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Tyson Foods to deliver 85 tons of chicken to federal workers during shutdown

25 January 2019, at 12:00a.m.

USA - Tyson Foods plans to donate more than 85 tonnes of food – or more than 685,000 meals – to the Washington, DC area to help those in need, including federal workers affected by the partial government shutdown

Social service agencies are experiencing increased demand for assistance in the weeks after the government shutdown, so the company is making deliveries to a food bank, a community kitchen and a non-profit group that supports military service members and their families.

“As the largest US food company, we want to do our part to help federal workers and their families who have been going without pay due to the shutdown,” said Justin Whitmore, EVP continuous improvement and chief sustainability officer for Tyson Foods. “We are committed to hunger relief in the United States, and whether a community is struggling with hunger, food insecurity or natural disaster, we’re there to help where help is needed the most”.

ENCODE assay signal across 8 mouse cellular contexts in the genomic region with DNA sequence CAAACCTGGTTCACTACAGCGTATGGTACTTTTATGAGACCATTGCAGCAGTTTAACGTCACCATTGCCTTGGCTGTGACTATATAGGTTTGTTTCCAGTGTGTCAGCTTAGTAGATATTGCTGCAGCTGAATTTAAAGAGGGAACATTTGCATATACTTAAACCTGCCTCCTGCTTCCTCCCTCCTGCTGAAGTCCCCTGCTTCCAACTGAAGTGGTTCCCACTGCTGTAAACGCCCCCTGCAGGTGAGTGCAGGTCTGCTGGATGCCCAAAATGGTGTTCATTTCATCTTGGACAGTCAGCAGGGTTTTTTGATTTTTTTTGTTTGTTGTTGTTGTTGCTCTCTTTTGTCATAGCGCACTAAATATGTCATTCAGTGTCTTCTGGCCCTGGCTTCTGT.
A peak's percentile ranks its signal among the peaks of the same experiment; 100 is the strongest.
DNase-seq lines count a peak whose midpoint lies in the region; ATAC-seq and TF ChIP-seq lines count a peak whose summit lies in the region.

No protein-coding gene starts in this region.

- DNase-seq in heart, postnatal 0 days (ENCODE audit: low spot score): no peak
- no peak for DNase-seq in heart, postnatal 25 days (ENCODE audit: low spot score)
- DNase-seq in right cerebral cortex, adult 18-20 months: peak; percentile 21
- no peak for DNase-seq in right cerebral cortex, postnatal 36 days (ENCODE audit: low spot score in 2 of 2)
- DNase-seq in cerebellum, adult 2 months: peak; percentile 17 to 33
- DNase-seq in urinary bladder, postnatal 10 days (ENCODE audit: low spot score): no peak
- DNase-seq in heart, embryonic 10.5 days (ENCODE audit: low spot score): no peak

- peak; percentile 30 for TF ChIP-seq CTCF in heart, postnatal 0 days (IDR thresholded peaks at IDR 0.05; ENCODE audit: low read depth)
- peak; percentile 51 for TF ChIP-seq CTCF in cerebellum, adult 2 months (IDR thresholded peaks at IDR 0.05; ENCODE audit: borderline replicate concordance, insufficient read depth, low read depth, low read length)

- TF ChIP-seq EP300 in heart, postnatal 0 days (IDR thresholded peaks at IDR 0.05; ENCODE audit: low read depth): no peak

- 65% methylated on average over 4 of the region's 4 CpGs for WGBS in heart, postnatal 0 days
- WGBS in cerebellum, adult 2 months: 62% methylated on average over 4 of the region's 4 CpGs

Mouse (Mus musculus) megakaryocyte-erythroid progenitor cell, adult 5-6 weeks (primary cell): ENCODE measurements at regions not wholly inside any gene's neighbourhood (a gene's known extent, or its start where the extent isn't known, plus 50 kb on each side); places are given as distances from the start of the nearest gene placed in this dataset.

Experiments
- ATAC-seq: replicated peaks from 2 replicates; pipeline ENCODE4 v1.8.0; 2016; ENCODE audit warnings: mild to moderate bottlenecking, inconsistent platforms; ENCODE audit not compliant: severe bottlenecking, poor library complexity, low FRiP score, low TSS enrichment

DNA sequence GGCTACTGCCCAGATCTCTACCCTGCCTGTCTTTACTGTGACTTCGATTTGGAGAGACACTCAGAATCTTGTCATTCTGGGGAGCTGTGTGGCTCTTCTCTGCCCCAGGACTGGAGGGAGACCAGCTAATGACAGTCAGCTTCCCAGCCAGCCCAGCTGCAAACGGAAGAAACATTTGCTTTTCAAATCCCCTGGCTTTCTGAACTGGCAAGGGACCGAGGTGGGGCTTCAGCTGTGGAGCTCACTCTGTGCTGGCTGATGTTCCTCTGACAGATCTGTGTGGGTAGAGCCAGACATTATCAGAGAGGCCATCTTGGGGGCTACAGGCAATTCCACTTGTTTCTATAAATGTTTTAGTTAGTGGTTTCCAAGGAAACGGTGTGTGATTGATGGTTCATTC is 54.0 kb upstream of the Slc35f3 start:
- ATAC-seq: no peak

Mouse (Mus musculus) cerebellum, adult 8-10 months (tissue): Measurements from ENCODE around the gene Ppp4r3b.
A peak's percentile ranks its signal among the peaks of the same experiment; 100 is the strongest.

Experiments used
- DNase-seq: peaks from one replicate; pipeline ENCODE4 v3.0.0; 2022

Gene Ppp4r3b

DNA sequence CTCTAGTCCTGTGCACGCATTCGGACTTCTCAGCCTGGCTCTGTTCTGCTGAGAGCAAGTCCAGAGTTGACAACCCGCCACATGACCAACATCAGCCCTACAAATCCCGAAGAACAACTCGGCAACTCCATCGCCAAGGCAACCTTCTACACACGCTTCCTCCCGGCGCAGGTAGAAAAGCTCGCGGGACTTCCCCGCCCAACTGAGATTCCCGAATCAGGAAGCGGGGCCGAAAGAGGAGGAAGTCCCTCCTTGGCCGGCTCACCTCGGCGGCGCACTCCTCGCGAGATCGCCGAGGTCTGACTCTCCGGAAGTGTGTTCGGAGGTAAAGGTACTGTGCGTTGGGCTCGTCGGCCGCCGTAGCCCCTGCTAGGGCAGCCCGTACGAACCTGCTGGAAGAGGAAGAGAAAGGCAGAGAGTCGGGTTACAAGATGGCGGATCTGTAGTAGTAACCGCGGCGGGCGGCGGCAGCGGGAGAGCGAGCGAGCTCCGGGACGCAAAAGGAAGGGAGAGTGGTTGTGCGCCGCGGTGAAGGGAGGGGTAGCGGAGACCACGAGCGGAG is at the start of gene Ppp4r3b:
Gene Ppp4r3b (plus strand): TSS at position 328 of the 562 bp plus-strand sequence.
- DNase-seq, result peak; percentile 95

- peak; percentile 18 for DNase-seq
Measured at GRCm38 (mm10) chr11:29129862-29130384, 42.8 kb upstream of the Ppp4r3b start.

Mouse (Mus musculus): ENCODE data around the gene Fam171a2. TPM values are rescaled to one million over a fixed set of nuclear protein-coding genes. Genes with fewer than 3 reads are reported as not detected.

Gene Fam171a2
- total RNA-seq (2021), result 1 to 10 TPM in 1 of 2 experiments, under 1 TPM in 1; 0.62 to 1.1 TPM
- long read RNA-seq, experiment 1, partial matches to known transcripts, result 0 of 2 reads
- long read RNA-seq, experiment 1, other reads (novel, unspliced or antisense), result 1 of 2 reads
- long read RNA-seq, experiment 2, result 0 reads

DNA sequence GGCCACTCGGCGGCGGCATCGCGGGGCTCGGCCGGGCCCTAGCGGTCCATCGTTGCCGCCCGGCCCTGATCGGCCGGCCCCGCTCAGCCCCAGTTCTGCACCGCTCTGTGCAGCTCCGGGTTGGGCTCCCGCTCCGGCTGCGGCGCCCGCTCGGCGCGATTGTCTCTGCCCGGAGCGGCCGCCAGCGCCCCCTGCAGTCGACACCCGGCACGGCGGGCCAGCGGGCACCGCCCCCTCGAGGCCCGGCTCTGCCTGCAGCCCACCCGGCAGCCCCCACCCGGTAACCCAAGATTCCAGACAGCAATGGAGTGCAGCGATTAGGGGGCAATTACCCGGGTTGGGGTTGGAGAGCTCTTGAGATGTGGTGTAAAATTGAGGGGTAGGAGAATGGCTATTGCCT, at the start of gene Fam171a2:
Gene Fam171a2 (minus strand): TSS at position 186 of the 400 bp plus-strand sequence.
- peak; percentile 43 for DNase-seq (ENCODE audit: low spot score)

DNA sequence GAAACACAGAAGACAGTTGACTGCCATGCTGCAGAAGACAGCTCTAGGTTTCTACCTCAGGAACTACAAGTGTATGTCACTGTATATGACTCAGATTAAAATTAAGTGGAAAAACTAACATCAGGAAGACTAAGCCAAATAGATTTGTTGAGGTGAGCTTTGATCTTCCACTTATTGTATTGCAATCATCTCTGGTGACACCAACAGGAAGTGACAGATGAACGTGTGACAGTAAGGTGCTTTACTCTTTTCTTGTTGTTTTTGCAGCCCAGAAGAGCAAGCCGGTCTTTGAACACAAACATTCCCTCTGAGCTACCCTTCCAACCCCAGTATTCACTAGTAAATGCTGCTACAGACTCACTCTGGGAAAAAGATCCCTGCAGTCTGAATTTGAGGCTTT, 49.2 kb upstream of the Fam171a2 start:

The food deliveries will include:

  • Three truckloads of chicken to the Capital Area Food Bank over the next three weeks including one in coordination with the League of Latin American Citizens (LULAC)
  • A shipment of 14,000 pounds of chicken later this month to the DC Central Kitchen, which prepares food for people in need
  • A 40,000-pound truckload of chicken to the USO Warrior and Family Center at Fort Belvoir, Virginia, on February 6, for distribution by the USO of Metropolitan Washington-Baltimore (USO Metro) to Coast Guard workers and their families

Tyson Foods has a history of partnering with organisations like Feeding America, Share Our Strength and Lift Up America to raise hunger awareness and help feed people in need. Since 2000, the company has donated more than 100 million pounds of protein in the United States.

Editor at The Poultry Site

Ryan worked in conservation from 2007-2017, during which time he operated a rainbow trout hatchery in Canada for the Toronto and Region Conservation Authority. As editor of The Poultry Site, he now writes about challenges and opportunities in the global poultry industry and agri-food chain.

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